There's also an ability later in the game that literally helps you find hidden blocks. What more do you want from them to attract new players?

And do you think there aren't new players buying and enjoying Dread?
When was the last critical thing you ever said about Nintendo? Show me your objectivity then.
 

Jsisto

Member
Oct 11, 2019
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Oh lord. 😂. Remember the “time in history” before society at large was willing to accept that this one room in some videogame from 2021 was designed badly. I’m glad the culture has changed so much and we can live in peace with our fellow countrymen now. Don’t mean to pile on and I know the intention wasn’t bad but that was a hell of a rich take. Im dying 😂
 
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Edgelord79

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To add on to this, a game isn't necisaraily bad for not attracting new players either. Nothing wrong with a developer wanting to make something for the fans. Especially an old school 2d Metroid game called Dread. This game isn't exactly a super high budget AAA game, if they make a good return appealing to a small yet dedicated fan base, what's the problem? A game not having broad appeal isn't bad or have "bad design".
Plenty of awesome games have had design issues. Skyrim is one my favourite buy some of it's design was horrendous I found. Games can be fun without being technically perfect.

Not sure why people are conflating the two.
 
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MajinSweet4

Member
Dec 28, 2012
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Plenty of awesome games have had design issues. Skyrim is one my favourite buy some of it's design was horrendous I found. Games can be fun without being technically perfect.

Not sure why people are conflating the two.
I don't think anyone has made the claim that Dread is perfect. More just people annoyed at people crying that a video game came out that has a sense of challenge and doesn't hold your hand through out.
 

carlosrox

Member
May 19, 2020
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When was the last critical thing you ever said about Nintendo? Show me your objectivity then.

Are you serious? I've been posting before Dread even came out that I was worried about the music, for one. And my suspicions were confirmed. The music is a mixed bag like I had feared. Some tracks are great, some are okay. I wouldn't say anything is bad OR mind blowing but I would say it ranges from good to pretty good, and that to me is honestly a bit disappointing. And I have other criticisms of the game but those will wait til I'm done. I'm perfectly capable of criticizing Nintendo, I do it all the time. I also make no secret that BOTW's soundtrack was extremely disappointing, on top of other flaws the game had. My criticisms of both games does not change me feeling that they're incredible games anyway.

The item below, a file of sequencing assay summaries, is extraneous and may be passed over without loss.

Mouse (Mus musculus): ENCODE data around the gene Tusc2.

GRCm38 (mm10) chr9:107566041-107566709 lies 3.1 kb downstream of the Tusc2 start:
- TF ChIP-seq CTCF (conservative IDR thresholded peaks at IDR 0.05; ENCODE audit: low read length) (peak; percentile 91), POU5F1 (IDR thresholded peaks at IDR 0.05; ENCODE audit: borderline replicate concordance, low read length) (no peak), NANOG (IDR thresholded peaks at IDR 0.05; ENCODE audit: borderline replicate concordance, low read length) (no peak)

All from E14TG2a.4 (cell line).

I edited my previous post btw since you're so sure I'm incapable of being objective.
 
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Punished Miku

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Jan 13, 2018
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I never implied that the player had a limited number of rooms to access at this point in the game. Maybe you thought that was what I was saying because I pointed out that the room is small? But I only mentioned that to emphasize that there's almost nothing to do or see in that room besides discovering the path forward. Yes, you can still turn back and check other rooms, but not before (hopefully) you get suspicious of this room for the reasons I laid out in my previous post. The game is pushing you out of the nest by not cordoning you off as often.

What I'm not saying is that you're supposed to magically know to head for this particular room and search for a path. I'm saying that when you eventually and inevitably do set foot in this room for the first time, the design of it is such that your attention is subtly drawn towards that suspicious chamber and that most players will become curious about that.

There is a downside to games trusting their players like this, and it's that it leaves open the possibility that someone could miss the cues and become stuck. It looks like your were streaming at the time, so maybe your attention wasn't fully on the game. But anyway, if you take away that element of trusting the player to make discoveries, you lose the essence of this genre.
Excellent point about the streaming. It is definitely hard to play and read a chat. I've gotten stuck in Metroidvanias and lost interest. Thankfully Dread had just the right balance for me. Not too easy and not too hard. But I guess that won't be the case for everyone.
 

Boglin

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Jul 26, 2013
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I thoroughly enjoy wandering around these games and prodding everything in attempt to discover secrets or my next path forward.
Having a crack in the floor or some other indicator that screams "SHOOT HERE" is hardly different than having no hidden path at all.
This is my favorite genre and I really don't want this "bad" game design to be removed from the option pool in the future because modern gamers feel they need to coddled.
 

ProLogY

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Jul 3, 2020
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I agree with him honestly. There’s been a few times I’ve gotten stuck for a bit; only to find that the answer was a destructible wall that had no visual indication that it was destructible.

it’s just not fun running around shooting walls hoping for something to happen. Agreed